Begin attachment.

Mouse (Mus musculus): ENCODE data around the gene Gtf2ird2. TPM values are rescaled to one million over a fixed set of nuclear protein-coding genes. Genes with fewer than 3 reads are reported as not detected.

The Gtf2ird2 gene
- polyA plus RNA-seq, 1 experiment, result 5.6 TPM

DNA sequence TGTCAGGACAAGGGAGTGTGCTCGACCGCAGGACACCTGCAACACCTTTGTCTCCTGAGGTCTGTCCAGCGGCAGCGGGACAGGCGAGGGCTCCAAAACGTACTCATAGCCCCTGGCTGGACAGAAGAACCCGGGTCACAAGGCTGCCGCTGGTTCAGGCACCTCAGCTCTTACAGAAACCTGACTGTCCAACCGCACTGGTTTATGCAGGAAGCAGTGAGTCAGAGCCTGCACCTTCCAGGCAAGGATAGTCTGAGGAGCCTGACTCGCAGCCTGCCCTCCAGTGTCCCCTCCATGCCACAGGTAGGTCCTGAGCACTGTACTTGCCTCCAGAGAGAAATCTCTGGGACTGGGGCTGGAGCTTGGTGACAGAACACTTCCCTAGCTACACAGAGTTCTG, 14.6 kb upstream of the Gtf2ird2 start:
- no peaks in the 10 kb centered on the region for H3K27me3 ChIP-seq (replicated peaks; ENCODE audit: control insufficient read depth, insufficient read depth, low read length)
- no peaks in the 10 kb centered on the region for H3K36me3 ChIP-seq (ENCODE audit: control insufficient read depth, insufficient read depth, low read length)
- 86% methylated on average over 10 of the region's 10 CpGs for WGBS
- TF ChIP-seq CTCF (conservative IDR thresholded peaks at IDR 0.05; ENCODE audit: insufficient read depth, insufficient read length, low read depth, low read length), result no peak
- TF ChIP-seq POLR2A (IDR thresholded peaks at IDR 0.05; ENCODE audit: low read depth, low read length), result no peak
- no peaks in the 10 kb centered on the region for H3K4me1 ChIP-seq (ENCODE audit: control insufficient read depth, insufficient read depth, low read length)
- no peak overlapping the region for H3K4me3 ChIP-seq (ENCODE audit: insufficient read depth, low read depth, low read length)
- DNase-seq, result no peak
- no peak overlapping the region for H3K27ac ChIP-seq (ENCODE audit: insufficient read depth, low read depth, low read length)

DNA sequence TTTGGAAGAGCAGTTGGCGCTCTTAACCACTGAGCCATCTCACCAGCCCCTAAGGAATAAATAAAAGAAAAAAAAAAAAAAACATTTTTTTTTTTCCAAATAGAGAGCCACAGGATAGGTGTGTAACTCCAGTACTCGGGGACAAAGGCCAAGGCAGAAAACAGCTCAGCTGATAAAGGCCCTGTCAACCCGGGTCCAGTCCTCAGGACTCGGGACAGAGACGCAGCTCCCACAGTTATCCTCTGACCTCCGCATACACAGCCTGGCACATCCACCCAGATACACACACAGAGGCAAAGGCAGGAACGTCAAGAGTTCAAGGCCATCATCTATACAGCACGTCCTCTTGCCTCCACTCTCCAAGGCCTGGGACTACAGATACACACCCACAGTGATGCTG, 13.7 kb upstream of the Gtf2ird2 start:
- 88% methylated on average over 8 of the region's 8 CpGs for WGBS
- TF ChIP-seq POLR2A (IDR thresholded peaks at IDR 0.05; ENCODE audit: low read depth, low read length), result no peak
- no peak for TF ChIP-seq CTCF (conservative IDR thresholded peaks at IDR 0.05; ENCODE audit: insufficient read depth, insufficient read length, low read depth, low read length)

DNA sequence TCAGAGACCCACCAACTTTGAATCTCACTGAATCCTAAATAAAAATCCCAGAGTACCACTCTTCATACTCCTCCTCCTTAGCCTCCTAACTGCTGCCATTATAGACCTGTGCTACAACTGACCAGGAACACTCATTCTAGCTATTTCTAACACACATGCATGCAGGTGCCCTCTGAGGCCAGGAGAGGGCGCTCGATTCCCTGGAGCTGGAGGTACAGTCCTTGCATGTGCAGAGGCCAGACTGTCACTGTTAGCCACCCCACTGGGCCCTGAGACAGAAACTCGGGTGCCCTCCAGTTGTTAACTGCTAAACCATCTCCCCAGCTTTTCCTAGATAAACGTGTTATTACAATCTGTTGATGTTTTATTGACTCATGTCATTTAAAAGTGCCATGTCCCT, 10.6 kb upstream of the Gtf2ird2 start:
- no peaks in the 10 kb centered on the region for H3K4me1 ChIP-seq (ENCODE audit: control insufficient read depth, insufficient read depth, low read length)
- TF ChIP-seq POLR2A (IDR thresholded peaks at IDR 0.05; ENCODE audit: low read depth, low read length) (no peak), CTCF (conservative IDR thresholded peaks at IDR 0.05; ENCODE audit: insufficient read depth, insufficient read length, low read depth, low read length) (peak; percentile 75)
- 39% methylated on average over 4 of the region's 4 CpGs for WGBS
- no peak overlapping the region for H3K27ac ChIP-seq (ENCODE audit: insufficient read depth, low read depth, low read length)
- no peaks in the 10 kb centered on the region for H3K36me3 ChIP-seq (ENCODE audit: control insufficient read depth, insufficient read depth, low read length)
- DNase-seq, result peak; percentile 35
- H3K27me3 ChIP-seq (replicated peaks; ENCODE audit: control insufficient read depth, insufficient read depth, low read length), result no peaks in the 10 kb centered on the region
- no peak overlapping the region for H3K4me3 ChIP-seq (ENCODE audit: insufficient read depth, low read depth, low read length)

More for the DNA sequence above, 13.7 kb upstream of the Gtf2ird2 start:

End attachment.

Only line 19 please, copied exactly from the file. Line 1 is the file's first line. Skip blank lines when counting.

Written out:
- no peaks in the 10 kb centered on the region for H3K4me1 ChIP-seq (ENCODE audit: control insufficient read depth, insufficient read depth, low read length)